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Brookfield Creating Pool to Invest in Financial Infrastructure – BNN Bloomberg



(Bloomberg) — Brookfield Asset Management plans to start a pool that invests in financial infrastructure, such as payments systems, as demand for the asset class grows. 

“The next phase of infrastructure investing is in the financial backbone of the global economy,” Chief Executive Officer Bruce Flatt said in an interview with Bloomberg TV in London. He added that the firm is “creating a new pool of money to do that.” 

Brookfield, which managed $916 billion at year-end, including its parent company’s capital, has tapped former Worldpay CEO Ron Kalifa to help lead the financial infrastructure group within its private equity arm. 

A representative for the Toronto-based firm declined to comment further on its plans.

About two months after closing its fifth flagship infrastructure fund with a record $30 billion, Brookfield is beginning discussions about raising money for a sixth vintage. That’s in addition to gathering cash for a new fund targeting buyout opportunities in the Middle East, as well as raising a second global transition fund and a new Catalytic Transition Fund. 

“There’s a fine line between having too many things and making sure your clients who want to be invested with you in that type of area have a pool to be able to do it with us,” Flatt said. 

Some investors are drawn to infrastructure funds owning businesses that generate steady, contracted revenue that rises over time. Brookfield focuses on investing in the backbone of the global economy, such as gas pipelines, telecoms towers, and data centers.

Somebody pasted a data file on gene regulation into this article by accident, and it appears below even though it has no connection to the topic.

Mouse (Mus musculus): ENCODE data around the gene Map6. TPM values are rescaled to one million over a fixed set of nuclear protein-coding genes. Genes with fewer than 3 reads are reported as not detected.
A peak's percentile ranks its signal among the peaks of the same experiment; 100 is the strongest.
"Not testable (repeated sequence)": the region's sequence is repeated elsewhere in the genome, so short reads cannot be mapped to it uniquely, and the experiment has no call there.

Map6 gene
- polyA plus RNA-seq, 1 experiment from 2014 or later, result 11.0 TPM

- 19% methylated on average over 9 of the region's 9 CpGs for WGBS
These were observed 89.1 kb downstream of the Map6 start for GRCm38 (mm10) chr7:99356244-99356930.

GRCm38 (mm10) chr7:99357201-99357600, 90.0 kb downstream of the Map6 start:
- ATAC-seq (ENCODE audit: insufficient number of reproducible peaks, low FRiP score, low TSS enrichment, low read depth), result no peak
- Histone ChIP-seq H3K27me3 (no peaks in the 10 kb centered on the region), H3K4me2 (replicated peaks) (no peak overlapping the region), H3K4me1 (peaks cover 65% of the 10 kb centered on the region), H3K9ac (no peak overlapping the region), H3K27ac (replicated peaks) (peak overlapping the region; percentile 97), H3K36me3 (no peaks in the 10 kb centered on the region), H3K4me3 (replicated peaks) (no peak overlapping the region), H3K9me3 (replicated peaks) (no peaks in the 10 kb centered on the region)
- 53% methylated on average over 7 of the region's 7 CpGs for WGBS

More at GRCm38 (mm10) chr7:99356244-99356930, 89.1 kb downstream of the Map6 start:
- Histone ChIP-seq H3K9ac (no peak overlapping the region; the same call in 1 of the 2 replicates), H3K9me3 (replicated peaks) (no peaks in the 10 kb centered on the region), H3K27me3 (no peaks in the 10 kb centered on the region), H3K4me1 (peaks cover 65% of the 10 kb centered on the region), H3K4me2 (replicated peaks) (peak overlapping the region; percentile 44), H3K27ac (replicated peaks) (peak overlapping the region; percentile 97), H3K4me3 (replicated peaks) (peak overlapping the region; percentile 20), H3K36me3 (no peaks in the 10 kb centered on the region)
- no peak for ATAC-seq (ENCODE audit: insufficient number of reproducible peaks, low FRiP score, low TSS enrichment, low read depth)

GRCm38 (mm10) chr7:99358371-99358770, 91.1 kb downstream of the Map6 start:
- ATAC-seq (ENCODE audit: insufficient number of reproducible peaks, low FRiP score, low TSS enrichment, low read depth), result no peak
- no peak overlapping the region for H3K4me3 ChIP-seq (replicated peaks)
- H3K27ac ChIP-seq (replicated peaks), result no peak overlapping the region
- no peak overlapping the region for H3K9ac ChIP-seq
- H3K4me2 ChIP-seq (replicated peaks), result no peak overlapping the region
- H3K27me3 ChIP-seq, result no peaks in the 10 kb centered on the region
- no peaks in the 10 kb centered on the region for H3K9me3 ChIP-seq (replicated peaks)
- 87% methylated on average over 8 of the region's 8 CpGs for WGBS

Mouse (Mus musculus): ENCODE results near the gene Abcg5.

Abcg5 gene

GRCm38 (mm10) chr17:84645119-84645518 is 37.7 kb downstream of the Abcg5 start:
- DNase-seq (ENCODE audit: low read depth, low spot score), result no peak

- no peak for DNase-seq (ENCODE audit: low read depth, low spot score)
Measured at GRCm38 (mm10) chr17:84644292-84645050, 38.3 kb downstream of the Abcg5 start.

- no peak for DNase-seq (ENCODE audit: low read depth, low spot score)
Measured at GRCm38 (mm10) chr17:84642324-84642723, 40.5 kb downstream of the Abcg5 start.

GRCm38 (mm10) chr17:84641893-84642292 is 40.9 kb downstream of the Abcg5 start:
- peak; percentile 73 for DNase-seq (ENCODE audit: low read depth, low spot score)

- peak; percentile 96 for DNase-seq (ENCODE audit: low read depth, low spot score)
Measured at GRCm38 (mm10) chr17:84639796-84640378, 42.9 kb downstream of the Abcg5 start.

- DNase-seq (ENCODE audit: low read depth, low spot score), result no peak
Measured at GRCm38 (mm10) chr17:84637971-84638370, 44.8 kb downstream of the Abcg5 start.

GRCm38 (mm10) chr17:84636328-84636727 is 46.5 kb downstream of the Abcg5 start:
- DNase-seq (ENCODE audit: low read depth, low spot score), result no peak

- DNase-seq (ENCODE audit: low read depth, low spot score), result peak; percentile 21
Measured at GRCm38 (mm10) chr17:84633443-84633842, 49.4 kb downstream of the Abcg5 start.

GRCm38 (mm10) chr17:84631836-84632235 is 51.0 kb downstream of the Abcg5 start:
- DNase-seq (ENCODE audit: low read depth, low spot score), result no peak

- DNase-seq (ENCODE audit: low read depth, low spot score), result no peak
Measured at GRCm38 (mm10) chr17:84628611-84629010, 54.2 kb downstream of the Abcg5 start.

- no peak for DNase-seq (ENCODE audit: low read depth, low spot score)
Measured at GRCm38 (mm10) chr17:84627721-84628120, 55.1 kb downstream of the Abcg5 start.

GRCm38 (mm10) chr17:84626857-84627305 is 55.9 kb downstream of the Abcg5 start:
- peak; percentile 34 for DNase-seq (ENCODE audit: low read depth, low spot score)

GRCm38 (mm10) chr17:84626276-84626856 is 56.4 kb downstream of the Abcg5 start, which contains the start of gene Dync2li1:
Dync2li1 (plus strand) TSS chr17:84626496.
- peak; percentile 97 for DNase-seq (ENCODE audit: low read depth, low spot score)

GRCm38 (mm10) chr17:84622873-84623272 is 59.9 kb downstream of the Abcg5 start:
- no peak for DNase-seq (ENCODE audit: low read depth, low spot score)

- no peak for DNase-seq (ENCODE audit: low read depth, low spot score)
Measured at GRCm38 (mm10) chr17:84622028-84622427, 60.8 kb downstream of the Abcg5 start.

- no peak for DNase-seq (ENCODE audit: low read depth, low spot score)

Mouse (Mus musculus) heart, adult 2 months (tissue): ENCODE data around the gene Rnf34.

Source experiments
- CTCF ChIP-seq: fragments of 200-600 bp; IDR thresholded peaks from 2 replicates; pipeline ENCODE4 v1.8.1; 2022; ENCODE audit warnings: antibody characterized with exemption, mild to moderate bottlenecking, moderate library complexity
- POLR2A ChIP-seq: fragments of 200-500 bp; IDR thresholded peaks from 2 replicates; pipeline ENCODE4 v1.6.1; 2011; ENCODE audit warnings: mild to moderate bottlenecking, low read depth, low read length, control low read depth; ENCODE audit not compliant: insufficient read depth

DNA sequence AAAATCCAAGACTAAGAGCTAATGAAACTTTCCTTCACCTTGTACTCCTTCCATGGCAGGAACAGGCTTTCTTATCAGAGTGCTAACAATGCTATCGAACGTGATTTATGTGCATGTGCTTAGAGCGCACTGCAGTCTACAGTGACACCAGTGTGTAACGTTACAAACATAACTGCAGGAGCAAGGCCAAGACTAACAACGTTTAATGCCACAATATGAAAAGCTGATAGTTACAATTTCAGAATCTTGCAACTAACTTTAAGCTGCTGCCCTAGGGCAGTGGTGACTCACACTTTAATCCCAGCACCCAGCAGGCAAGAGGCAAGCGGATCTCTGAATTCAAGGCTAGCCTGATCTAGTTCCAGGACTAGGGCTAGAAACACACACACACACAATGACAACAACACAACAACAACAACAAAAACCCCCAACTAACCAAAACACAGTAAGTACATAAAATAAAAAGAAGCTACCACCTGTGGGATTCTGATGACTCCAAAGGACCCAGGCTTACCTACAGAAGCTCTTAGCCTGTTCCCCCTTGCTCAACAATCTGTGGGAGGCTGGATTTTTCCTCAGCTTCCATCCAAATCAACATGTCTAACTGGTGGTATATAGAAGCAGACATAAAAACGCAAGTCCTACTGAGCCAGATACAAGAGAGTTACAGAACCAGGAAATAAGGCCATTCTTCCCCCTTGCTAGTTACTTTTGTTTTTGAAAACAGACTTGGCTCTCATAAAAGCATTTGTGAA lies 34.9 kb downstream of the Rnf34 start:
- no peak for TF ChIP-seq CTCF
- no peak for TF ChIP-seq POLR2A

Infrastructure has been a bright spot for the asset manager and its parent, Brookfield Corp., which are exposed to the battered office real estate sector. 

Real estate fundamentals are improving amid expectations that interest rates will decline, boosting the value of commercial properties, said Flatt, 58. Brookfield recently foreclosed on some loans for multifamily homes in the US, according to the CEO, who also sees opportunities in Europe’s real estate market given the scarcity of capital there. 

The Brookfield group is also implementing its succession plans, which were mapped out less than two years ago. Earlier this month, Anuj Ranjan took over as CEO of the private equity division, succeeding Cyrus Madon, who became executive chairman of private equity.

“I will become an executive chairman at some point,” Flatt said. “What that means is I’m here to help mentor young people, help with business development, look after clients, that can be helpful to the overall organization.”

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